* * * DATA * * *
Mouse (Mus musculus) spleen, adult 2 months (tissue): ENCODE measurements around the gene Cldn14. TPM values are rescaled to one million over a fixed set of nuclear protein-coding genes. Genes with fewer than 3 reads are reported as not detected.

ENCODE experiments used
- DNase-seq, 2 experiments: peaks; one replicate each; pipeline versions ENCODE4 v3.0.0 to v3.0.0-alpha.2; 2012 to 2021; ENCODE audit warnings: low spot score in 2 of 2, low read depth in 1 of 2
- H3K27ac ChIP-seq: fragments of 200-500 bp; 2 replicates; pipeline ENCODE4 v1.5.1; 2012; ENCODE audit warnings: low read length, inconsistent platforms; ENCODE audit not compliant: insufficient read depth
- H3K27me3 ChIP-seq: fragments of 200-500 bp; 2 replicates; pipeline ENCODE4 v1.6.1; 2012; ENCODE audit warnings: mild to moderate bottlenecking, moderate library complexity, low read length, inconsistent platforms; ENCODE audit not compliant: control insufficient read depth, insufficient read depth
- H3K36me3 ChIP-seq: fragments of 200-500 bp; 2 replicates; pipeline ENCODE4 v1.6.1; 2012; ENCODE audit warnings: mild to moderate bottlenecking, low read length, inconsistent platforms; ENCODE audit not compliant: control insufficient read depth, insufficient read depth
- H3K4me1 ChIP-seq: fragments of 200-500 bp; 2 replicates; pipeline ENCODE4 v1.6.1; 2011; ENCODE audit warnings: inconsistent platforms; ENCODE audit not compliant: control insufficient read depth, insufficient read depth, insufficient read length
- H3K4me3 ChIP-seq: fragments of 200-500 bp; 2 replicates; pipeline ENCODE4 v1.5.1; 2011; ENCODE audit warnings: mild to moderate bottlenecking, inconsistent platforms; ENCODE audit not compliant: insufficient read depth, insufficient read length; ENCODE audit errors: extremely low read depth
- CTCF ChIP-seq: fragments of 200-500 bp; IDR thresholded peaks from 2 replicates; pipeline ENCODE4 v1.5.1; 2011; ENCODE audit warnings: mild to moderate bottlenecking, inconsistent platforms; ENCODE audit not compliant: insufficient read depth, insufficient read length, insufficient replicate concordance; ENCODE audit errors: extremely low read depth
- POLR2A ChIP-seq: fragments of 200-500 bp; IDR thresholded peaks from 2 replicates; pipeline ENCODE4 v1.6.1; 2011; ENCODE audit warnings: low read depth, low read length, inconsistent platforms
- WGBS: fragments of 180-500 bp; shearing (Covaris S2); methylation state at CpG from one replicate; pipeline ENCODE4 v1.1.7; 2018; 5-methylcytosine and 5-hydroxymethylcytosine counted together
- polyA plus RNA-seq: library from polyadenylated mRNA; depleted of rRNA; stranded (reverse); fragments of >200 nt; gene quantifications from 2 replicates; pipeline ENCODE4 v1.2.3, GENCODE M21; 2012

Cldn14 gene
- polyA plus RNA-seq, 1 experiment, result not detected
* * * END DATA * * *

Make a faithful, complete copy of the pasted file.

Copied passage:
Mouse (Mus musculus) spleen, adult 2 months (tissue): ENCODE measurements around the gene Cldn14. TPM values are rescaled to one million over a fixed set of nuclear protein-coding genes. Genes with fewer than 3 reads are reported as not detected.

ENCODE experiments used
- DNase-seq, 2 experiments: peaks; one replicate each; pipeline versions ENCODE4 v3.0.0 to v3.0.0-alpha.2; 2012 to 2021; ENCODE audit warnings: low spot score in 2 of 2, low read depth in 1 of 2
- H3K27ac ChIP-seq: fragments of 200-500 bp; 2 replicates; pipeline ENCODE4 v1.5.1; 2012; ENCODE audit warnings: low read length, inconsistent platforms; ENCODE audit not compliant: insufficient read depth
- H3K27me3 ChIP-seq: fragments of 200-500 bp; 2 replicates; pipeline ENCODE4 v1.6.1; 2012; ENCODE audit warnings: mild to moderate bottlenecking, moderate library complexity, low read length, inconsistent platforms; ENCODE audit not compliant: control insufficient read depth, insufficient read depth
- H3K36me3 ChIP-seq: fragments of 200-500 bp; 2 replicates; pipeline ENCODE4 v1.6.1; 2012; ENCODE audit warnings: mild to moderate bottlenecking, low read length, inconsistent platforms; ENCODE audit not compliant: control insufficient read depth, insufficient read depth
- H3K4me1 ChIP-seq: fragments of 200-500 bp; 2 replicates; pipeline ENCODE4 v1.6.1; 2011; ENCODE audit warnings: inconsistent platforms; ENCODE audit not compliant: control insufficient read depth, insufficient read depth, insufficient read length
- H3K4me3 ChIP-seq: fragments of 200-500 bp; 2 replicates; pipeline ENCODE4 v1.5.1; 2011; ENCODE audit warnings: mild to moderate bottlenecking, inconsistent platforms; ENCODE audit not compliant: insufficient read depth, insufficient read length; ENCODE audit errors: extremely low read depth
- CTCF ChIP-seq: fragments of 200-500 bp; IDR thresholded peaks from 2 replicates; pipeline ENCODE4 v1.5.1; 2011; ENCODE audit warnings: mild to moderate bottlenecking, inconsistent platforms; ENCODE audit not compliant: insufficient read depth, insufficient read length, insufficient replicate concordance; ENCODE audit errors: extremely low read depth
- POLR2A ChIP-seq: fragments of 200-500 bp; IDR thresholded peaks from 2 replicates; pipeline ENCODE4 v1.6.1; 2011; ENCODE audit warnings: low read depth, low read length, inconsistent platforms
- WGBS: fragments of 180-500 bp; shearing (Covaris S2); methylation state at CpG from one replicate; pipeline ENCODE4 v1.1.7; 2018; 5-methylcytosine and 5-hydroxymethylcytosine counted together
- polyA plus RNA-seq: library from polyadenylated mRNA; depleted of rRNA; stranded (reverse); fragments of >200 nt; gene quantifications from 2 replicates; pipeline ENCODE4 v1.2.3, GENCODE M21; 2012

Cldn14 gene
- polyA plus RNA-seq, 1 experiment, result not detected